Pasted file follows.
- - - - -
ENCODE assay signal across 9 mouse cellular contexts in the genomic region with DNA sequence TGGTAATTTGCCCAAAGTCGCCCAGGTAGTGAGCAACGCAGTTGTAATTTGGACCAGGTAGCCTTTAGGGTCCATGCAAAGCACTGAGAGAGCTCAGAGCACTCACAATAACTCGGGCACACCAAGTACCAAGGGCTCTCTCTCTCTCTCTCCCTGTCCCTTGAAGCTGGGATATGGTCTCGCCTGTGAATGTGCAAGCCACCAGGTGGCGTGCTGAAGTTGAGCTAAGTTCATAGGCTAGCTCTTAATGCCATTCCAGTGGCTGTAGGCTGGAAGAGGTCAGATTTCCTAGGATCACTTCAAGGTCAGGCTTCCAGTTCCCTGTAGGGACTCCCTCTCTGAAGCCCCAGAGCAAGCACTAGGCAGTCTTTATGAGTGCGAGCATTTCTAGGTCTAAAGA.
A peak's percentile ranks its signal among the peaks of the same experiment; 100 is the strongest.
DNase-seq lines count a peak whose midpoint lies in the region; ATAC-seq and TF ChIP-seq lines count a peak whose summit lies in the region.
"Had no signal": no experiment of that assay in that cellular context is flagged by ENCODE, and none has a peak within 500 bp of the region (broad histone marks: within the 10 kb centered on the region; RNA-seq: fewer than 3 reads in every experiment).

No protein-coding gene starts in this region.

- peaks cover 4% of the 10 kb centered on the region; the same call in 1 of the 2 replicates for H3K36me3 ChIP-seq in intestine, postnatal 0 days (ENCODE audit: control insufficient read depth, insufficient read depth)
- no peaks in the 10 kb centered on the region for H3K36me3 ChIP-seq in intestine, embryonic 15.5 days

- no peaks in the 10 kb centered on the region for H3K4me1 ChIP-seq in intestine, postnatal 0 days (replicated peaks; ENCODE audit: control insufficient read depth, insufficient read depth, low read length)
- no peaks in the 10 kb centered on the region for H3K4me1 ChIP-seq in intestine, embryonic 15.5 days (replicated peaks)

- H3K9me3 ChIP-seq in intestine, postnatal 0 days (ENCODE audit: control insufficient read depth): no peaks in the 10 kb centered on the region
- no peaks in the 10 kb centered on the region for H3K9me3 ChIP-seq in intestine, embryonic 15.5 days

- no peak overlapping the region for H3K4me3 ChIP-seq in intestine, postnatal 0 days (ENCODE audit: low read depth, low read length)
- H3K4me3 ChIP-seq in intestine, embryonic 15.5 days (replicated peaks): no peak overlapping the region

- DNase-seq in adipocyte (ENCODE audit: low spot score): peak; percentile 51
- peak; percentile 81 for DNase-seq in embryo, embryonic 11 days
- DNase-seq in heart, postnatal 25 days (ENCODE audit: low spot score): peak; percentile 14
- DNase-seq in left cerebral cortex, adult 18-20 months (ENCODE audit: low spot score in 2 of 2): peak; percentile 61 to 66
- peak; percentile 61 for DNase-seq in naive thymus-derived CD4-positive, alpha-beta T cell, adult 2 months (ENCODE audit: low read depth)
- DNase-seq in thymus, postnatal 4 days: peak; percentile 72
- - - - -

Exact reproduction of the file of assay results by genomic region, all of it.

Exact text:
ENCODE assay signal across 9 mouse cellular contexts in the genomic region with DNA sequence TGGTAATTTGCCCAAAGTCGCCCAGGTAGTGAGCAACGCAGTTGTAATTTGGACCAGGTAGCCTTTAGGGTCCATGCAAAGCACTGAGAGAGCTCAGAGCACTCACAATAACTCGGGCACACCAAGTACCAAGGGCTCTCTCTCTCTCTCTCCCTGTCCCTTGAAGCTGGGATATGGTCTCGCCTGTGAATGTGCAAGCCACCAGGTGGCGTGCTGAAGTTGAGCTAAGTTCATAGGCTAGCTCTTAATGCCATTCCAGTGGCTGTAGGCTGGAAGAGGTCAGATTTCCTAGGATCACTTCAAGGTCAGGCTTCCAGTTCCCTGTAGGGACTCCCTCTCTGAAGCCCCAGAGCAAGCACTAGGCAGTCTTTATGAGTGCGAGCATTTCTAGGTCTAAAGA.
A peak's percentile ranks its signal among the peaks of the same experiment; 100 is the strongest.
DNase-seq lines count a peak whose midpoint lies in the region; ATAC-seq and TF ChIP-seq lines count a peak whose summit lies in the region.
"Had no signal": no experiment of that assay in that cellular context is flagged by ENCODE, and none has a peak within 500 bp of the region (broad histone marks: within the 10 kb centered on the region; RNA-seq: fewer than 3 reads in every experiment).

No protein-coding gene starts in this region.

- peaks cover 4% of the 10 kb centered on the region; the same call in 1 of the 2 replicates for H3K36me3 ChIP-seq in intestine, postnatal 0 days (ENCODE audit: control insufficient read depth, insufficient read depth)
- no peaks in the 10 kb centered on the region for H3K36me3 ChIP-seq in intestine, embryonic 15.5 days

- no peaks in the 10 kb centered on the region for H3K4me1 ChIP-seq in intestine, postnatal 0 days (replicated peaks; ENCODE audit: control insufficient read depth, insufficient read depth, low read length)
- no peaks in the 10 kb centered on the region for H3K4me1 ChIP-seq in intestine, embryonic 15.5 days (replicated peaks)

- H3K9me3 ChIP-seq in intestine, postnatal 0 days (ENCODE audit: control insufficient read depth): no peaks in the 10 kb centered on the region
- no peaks in the 10 kb centered on the region for H3K9me3 ChIP-seq in intestine, embryonic 15.5 days

- no peak overlapping the region for H3K4me3 ChIP-seq in intestine, postnatal 0 days (ENCODE audit: low read depth, low read length)
- H3K4me3 ChIP-seq in intestine, embryonic 15.5 days (replicated peaks): no peak overlapping the region

- DNase-seq in adipocyte (ENCODE audit: low spot score): peak; percentile 51
- peak; percentile 81 for DNase-seq in embryo, embryonic 11 days
- DNase-seq in heart, postnatal 25 days (ENCODE audit: low spot score): peak; percentile 14
- DNase-seq in left cerebral cortex, adult 18-20 months (ENCODE audit: low spot score in 2 of 2): peak; percentile 61 to 66
- peak; percentile 61 for DNase-seq in naive thymus-derived CD4-positive, alpha-beta T cell, adult 2 months (ENCODE audit: low read depth)
- DNase-seq in thymus, postnatal 4 days: peak; percentile 72